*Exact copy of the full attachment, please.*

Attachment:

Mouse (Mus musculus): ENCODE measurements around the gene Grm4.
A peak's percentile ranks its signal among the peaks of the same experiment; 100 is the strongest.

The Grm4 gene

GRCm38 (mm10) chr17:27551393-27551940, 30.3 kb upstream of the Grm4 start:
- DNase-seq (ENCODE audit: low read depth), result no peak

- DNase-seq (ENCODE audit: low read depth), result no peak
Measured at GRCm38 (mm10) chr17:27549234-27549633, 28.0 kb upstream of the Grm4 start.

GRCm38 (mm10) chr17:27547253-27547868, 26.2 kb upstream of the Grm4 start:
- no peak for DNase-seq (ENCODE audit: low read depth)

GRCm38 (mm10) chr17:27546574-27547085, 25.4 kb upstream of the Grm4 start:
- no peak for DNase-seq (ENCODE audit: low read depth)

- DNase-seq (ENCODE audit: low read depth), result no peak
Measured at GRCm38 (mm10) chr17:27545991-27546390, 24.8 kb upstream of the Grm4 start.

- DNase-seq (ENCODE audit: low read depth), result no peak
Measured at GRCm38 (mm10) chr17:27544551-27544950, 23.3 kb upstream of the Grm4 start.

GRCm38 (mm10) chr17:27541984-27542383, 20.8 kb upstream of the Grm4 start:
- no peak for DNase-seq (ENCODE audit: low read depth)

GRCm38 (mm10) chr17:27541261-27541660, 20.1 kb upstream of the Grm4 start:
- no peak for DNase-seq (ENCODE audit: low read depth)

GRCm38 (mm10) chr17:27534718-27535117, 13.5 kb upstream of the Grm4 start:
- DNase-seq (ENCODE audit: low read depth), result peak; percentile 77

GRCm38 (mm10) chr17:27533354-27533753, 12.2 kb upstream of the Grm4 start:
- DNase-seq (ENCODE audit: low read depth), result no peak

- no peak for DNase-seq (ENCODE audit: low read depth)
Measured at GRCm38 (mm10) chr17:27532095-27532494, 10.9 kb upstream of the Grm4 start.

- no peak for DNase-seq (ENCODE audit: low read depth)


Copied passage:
Mouse (Mus musculus): ENCODE measurements around the gene Grm4.
A peak's percentile ranks its signal among the peaks of the same experiment; 100 is the strongest.

The Grm4 gene

GRCm38 (mm10) chr17:27551393-27551940, 30.3 kb upstream of the Grm4 start:
- DNase-seq (ENCODE audit: low read depth), result no peak

- DNase-seq (ENCODE audit: low read depth), result no peak
Measured at GRCm38 (mm10) chr17:27549234-27549633, 28.0 kb upstream of the Grm4 start.

GRCm38 (mm10) chr17:27547253-27547868, 26.2 kb upstream of the Grm4 start:
- no peak for DNase-seq (ENCODE audit: low read depth)

GRCm38 (mm10) chr17:27546574-27547085, 25.4 kb upstream of the Grm4 start:
- no peak for DNase-seq (ENCODE audit: low read depth)

- DNase-seq (ENCODE audit: low read depth), result no peak
Measured at GRCm38 (mm10) chr17:27545991-27546390, 24.8 kb upstream of the Grm4 start.

- DNase-seq (ENCODE audit: low read depth), result no peak
Measured at GRCm38 (mm10) chr17:27544551-27544950, 23.3 kb upstream of the Grm4 start.

GRCm38 (mm10) chr17:27541984-27542383, 20.8 kb upstream of the Grm4 start:
- no peak for DNase-seq (ENCODE audit: low read depth)

GRCm38 (mm10) chr17:27541261-27541660, 20.1 kb upstream of the Grm4 start:
- no peak for DNase-seq (ENCODE audit: low read depth)

GRCm38 (mm10) chr17:27534718-27535117, 13.5 kb upstream of the Grm4 start:
- DNase-seq (ENCODE audit: low read depth), result peak; percentile 77

GRCm38 (mm10) chr17:27533354-27533753, 12.2 kb upstream of the Grm4 start:
- DNase-seq (ENCODE audit: low read depth), result no peak

- no peak for DNase-seq (ENCODE audit: low read depth)
Measured at GRCm38 (mm10) chr17:27532095-27532494, 10.9 kb upstream of the Grm4 start.

- no peak for DNase-seq (ENCODE audit: low read depth)